Sec. 6. Rescinding Inconsistent Policies and Reporting on Progress. Within 100 days of the date of this memorandum or as soon as possible thereafter, all agencies engaged abroad shall review and, as appropriate and consistent with applicable law, take steps to rescind any directives, orders, regulations, policies, or guidance inconsistent with this memorandum, including those issued from January 20, 2017, to January 20, 2021, to the extent that they are inconsistent with this memorandum. The heads of such agencies shall also, within 100 days of the date of this memorandum, report to the President on their progress in implementing this memorandum and recommend additional opportunities and actions to advance the human rights of LGBTQI+ persons around the world. Agencies engaged abroad shall each prepare a report within 180 days of the date of this memorandum, and annually thereafter, on their progress toward advancing these initiatives. All such agencies shall submit these reports to the Department of State, which will compile a report on the Federal Government’s progress in advancing these initiatives for transmittal to the President. The Department of State shall make a version of the compiled annual report available to the Congress and the public.
Sec. 7. Definitions. (a) For the purposes of this memorandum, agencies engaged abroad include the Departments of State, the Treasury, Defense, Justice, Agriculture, Commerce, Labor, Health and Human Services, and Homeland Security, the United States Agency for International Development (USAID), the United States International Development Finance Corporation (DFC), the Millennium Challenge Corporation, the Export-Import Bank of the United States, the Office of the United States Trade Representative, and such other agencies as the President may designate.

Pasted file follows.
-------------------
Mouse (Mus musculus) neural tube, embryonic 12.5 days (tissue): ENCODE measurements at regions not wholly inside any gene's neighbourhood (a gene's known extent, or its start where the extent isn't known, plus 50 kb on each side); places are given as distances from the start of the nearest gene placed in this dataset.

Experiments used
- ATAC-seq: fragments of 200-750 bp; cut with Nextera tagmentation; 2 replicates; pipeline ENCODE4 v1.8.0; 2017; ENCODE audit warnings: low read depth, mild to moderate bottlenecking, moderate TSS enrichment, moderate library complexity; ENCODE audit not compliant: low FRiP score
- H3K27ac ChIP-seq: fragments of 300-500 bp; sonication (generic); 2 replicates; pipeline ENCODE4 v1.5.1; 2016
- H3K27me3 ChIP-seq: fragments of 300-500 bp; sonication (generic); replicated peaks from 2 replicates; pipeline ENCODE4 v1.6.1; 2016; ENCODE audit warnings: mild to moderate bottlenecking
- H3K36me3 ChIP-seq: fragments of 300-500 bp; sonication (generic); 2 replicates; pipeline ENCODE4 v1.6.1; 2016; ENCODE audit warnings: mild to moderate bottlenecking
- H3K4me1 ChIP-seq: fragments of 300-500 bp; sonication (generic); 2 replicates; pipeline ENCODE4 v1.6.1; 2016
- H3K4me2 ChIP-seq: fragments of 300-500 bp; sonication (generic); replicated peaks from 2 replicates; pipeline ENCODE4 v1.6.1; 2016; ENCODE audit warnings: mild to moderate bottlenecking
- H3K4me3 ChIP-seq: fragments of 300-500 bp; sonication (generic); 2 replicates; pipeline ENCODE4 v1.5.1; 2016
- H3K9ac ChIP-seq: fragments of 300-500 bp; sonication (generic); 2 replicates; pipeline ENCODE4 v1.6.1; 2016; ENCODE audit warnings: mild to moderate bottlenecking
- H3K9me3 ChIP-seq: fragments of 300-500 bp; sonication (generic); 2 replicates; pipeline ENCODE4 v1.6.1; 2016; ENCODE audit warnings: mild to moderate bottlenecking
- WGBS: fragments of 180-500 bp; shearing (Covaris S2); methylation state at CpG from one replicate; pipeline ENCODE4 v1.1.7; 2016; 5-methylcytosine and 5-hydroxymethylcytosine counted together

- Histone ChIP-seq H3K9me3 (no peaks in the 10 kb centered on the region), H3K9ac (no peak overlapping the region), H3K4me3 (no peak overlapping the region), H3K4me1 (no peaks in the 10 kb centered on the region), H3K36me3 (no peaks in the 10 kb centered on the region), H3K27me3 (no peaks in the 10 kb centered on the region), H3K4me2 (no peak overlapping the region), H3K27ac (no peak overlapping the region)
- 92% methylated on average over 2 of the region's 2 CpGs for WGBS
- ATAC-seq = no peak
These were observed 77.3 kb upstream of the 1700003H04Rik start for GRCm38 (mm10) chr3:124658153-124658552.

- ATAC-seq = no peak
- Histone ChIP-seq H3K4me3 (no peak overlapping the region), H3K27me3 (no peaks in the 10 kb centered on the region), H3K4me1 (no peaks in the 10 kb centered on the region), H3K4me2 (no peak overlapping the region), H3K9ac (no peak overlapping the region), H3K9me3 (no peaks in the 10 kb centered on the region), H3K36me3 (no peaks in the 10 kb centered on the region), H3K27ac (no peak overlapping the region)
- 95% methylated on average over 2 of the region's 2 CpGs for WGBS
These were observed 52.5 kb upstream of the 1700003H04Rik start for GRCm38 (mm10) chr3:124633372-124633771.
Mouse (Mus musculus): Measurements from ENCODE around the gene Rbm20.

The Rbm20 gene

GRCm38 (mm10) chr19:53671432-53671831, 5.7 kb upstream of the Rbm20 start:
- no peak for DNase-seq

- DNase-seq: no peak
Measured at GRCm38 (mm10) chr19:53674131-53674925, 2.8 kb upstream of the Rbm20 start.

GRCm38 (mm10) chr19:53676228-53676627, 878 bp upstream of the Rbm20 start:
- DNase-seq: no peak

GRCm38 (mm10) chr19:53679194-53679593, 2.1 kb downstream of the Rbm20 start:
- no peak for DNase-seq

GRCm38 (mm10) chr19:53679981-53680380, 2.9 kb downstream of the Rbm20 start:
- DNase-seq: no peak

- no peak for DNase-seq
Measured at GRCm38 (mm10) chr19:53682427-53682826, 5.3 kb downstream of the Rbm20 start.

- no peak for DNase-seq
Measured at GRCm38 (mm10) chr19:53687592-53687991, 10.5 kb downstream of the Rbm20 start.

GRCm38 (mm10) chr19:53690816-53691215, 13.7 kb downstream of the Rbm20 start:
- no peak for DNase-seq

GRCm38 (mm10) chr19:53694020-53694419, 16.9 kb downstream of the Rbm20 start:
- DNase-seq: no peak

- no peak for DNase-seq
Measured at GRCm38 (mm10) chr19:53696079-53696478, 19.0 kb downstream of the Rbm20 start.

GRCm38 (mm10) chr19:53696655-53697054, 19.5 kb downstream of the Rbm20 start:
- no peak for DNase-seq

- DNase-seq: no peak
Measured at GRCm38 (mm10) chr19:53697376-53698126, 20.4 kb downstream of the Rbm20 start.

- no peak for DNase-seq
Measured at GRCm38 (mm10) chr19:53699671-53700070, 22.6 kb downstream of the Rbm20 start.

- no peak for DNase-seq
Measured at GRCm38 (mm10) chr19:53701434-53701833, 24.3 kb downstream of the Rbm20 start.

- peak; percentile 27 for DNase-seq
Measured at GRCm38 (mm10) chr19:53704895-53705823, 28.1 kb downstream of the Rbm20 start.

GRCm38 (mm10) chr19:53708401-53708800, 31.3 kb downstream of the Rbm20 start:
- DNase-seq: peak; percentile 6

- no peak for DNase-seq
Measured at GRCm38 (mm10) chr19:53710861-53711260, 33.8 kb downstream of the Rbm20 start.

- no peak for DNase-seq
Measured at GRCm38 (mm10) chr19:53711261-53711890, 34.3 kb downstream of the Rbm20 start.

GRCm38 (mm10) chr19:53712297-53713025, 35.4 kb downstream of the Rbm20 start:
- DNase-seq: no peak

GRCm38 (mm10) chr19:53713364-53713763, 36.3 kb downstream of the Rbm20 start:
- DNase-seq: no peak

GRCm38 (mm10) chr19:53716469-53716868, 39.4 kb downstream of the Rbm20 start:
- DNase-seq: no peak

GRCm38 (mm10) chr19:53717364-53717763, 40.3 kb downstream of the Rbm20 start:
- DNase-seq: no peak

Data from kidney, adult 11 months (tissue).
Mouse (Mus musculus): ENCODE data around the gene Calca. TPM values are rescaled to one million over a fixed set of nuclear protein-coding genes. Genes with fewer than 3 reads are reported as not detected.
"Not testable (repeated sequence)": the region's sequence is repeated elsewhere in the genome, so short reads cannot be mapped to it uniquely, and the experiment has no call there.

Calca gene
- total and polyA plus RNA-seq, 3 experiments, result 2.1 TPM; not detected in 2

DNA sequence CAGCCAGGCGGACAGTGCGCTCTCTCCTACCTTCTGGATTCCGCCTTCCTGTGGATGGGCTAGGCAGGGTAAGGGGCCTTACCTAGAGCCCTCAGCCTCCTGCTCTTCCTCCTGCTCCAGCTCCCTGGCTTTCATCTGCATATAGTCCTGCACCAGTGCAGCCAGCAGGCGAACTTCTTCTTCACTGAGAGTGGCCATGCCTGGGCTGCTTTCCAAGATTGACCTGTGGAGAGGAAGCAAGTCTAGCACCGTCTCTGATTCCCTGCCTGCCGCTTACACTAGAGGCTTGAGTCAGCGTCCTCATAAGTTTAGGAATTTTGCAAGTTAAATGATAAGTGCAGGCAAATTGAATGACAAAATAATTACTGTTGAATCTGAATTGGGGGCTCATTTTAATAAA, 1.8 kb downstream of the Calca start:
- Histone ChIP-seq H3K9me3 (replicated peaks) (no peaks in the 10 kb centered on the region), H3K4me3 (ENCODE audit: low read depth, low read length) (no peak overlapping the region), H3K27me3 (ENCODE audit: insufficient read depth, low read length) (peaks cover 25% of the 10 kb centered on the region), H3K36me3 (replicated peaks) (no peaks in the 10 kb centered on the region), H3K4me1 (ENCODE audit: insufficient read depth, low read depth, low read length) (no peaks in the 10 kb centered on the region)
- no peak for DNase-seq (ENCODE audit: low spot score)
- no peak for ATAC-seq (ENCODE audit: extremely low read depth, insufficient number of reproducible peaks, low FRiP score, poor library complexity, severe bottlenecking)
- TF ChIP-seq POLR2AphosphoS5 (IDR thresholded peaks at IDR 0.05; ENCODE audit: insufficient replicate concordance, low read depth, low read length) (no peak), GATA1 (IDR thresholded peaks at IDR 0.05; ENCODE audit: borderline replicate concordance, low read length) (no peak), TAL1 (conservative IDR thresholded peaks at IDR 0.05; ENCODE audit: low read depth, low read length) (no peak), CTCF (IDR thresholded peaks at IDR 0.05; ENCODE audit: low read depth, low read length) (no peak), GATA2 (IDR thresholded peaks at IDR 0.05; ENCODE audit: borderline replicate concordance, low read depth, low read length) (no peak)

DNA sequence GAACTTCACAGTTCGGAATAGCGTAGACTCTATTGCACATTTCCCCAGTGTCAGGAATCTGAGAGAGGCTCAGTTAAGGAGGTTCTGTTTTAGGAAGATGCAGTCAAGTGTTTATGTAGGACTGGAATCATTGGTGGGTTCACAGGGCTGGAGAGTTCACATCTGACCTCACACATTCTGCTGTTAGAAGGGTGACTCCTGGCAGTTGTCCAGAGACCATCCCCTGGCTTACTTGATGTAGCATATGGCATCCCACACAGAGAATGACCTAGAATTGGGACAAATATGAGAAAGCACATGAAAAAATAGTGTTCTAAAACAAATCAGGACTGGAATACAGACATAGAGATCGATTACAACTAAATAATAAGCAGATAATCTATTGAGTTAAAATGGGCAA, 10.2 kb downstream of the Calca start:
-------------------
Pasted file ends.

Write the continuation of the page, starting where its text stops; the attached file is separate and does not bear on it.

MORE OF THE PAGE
(b) For the purposes of this memorandum, agencies involved with foreign aid, assistance, and development programs include the Departments of State, the Treasury, Defense, Justice, Agriculture, Commerce, Labor, Health and Human Services, and Homeland Security, USAID, DFC, the Millennium Challenge Corporation, the Export-Import Bank of the United States, the Office of the United States Trade Representative, and such other agencies as the President may designate.
Sec. 8. General Provisions. (a) Nothing in this memorandum shall be construed to impair or otherwise affect:
(i) the authority granted by law to an executive department, agency, or the head thereof; or
(ii) the functions of the Director of the Office of Management and Budget relating to budgetary, administrative, or legislative proposals.
(b) This memorandum shall be implemented consistent with applicable law and subject to the availability of appropriations.
(c) This memorandum is not intended to, and does not, create any right or benefit, substantive or procedural, enforceable at law or in equity by any party against the United States, its departments, agencies, or entities, its officers, employees, or agents, or any other person.
(d) The Secretary of State is authorized and directed to publish this memorandum in the Federal Register.